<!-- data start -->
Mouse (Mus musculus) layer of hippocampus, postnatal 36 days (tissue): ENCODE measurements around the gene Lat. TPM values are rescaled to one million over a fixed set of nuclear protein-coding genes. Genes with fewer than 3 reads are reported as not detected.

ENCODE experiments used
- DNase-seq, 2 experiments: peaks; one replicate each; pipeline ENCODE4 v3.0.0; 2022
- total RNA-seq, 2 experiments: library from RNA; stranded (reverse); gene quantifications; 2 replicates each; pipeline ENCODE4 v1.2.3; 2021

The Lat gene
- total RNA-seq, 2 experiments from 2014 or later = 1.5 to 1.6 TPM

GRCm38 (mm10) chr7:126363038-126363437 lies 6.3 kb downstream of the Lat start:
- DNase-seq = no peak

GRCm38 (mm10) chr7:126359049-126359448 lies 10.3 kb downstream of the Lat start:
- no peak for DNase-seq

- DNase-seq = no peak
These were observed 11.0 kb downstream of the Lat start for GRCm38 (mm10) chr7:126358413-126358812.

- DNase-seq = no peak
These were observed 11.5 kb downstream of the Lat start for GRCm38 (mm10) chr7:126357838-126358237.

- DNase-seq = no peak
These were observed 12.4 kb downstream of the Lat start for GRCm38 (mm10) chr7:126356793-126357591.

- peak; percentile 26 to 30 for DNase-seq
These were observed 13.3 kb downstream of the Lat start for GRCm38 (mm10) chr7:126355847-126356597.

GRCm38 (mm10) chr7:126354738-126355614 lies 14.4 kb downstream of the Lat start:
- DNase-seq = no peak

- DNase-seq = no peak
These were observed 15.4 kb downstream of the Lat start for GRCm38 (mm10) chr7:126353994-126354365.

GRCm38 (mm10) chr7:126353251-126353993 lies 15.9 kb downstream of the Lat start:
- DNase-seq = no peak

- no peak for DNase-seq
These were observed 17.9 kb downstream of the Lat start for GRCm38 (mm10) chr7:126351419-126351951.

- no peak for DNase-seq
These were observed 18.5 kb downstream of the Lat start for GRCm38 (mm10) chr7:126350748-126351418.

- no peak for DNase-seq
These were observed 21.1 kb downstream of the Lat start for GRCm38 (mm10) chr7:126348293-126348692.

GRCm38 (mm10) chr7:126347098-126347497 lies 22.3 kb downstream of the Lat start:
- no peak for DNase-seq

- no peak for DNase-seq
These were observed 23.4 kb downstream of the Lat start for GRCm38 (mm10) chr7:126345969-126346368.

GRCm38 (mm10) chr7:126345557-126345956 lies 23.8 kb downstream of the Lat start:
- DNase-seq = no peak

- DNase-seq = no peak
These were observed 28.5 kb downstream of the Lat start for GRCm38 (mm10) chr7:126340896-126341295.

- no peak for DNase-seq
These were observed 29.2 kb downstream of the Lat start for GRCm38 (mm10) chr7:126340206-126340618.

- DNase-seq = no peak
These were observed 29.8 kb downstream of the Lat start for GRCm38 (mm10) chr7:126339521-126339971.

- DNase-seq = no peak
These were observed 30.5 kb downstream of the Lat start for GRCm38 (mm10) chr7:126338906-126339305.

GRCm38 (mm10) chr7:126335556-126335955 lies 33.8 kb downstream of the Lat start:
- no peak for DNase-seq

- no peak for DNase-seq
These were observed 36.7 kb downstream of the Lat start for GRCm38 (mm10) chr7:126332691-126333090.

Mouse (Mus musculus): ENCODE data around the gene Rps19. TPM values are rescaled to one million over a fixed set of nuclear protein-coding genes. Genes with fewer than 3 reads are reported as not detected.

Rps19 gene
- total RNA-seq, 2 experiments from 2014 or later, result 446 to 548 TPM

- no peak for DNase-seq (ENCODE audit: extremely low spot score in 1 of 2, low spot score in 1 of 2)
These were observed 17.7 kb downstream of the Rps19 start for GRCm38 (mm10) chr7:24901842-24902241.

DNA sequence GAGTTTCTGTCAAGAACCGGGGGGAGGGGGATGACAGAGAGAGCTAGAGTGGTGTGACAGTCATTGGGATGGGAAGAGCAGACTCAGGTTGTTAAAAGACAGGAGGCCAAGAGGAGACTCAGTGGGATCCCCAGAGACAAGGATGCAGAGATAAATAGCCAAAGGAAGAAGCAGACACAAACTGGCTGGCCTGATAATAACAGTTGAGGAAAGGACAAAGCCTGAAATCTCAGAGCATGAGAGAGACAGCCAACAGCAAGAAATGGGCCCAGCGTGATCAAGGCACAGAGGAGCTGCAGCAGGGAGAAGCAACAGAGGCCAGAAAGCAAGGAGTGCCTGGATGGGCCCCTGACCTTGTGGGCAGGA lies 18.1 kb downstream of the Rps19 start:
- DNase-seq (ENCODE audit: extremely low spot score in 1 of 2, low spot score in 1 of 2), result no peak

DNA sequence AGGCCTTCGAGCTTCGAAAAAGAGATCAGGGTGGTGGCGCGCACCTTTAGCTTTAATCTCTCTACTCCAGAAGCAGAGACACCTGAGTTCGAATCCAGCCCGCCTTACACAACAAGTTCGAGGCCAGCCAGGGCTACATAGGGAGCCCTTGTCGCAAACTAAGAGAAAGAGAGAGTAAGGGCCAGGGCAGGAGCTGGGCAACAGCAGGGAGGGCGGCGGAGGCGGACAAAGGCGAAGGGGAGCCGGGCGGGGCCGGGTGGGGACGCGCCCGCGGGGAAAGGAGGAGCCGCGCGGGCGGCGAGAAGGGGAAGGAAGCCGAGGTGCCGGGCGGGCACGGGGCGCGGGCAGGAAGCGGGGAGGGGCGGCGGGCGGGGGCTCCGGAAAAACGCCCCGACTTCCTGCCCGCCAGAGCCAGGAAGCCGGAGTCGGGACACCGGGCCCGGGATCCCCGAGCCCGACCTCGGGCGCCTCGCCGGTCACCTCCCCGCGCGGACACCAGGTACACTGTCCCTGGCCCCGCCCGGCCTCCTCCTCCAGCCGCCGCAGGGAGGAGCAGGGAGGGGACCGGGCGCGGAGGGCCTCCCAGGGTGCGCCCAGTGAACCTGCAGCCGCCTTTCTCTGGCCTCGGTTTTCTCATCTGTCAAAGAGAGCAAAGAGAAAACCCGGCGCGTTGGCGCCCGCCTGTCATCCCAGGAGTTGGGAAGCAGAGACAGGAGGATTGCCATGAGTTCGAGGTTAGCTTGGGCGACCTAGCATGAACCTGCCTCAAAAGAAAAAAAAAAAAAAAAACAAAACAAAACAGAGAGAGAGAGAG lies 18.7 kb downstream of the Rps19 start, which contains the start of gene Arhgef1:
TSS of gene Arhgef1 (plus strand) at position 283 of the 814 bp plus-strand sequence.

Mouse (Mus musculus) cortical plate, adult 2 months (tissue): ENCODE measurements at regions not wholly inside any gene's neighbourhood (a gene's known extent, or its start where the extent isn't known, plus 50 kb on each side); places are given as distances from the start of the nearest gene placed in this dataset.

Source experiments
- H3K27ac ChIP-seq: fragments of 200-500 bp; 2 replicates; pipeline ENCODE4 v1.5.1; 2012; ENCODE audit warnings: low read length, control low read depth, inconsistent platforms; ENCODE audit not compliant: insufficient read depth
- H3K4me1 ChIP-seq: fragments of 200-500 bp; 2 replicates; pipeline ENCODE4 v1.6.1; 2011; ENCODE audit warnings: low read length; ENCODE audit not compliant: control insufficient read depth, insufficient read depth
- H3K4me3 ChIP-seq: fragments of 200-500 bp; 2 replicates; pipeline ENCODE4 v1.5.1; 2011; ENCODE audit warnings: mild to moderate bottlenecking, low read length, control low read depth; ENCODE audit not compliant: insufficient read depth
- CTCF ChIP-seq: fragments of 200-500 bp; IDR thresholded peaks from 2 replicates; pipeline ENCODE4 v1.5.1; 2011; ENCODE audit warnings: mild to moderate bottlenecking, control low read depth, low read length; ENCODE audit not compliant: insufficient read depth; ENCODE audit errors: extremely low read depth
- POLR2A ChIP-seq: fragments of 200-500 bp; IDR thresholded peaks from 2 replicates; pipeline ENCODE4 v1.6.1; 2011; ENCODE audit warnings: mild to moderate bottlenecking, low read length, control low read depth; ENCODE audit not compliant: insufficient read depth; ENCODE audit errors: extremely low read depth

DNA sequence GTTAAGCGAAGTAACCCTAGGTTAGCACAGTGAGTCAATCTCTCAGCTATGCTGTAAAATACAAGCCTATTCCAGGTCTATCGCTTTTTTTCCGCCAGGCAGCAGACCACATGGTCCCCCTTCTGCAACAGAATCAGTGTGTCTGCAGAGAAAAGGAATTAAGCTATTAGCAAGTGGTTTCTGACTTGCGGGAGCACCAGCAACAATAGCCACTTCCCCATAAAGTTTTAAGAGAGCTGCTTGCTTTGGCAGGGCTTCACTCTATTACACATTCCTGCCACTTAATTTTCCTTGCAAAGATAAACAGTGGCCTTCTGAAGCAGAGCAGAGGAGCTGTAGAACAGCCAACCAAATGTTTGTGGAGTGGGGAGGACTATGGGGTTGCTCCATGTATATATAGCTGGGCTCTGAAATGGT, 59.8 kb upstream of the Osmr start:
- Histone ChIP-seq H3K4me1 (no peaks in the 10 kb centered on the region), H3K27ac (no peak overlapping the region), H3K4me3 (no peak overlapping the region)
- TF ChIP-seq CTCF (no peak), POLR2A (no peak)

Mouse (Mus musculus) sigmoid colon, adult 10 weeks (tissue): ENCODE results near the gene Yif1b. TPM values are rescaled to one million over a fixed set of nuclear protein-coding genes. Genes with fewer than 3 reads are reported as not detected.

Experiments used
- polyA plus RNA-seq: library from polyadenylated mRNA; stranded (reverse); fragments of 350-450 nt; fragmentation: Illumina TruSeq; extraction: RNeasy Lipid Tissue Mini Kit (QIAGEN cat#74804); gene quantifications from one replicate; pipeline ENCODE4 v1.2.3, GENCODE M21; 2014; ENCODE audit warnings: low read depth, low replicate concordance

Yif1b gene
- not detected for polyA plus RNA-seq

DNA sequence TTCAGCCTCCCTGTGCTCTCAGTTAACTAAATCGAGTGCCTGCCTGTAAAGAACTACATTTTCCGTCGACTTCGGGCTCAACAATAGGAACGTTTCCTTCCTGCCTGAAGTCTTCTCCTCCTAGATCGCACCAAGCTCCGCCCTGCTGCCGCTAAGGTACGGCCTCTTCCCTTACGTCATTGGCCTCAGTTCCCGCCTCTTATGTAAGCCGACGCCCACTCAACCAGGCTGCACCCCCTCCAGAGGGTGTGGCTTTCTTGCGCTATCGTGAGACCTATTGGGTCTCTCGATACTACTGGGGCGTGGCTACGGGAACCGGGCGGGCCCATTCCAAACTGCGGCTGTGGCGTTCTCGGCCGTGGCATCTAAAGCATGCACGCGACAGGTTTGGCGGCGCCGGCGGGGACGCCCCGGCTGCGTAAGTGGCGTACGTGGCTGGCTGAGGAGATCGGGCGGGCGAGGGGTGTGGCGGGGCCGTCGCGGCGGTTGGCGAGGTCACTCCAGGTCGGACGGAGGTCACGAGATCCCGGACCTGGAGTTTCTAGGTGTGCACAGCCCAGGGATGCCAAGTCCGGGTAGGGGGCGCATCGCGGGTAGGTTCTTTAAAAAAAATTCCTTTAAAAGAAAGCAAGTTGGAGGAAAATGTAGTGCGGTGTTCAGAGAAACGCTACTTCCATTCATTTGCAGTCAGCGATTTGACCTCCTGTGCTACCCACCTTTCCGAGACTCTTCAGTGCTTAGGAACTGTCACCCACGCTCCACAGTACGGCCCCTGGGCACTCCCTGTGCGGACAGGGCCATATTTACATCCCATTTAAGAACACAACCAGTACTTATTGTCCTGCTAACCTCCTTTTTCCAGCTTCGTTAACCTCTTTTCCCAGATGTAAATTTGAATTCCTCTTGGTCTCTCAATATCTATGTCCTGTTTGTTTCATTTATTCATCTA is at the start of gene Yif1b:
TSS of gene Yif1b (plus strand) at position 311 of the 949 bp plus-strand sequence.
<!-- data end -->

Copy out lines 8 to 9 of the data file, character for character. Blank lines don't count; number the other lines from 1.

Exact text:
- DNase-seq = no peak

GRCm38 (mm10) chr7:126359049-126359448 lies 10.3 kb downstream of the Lat start: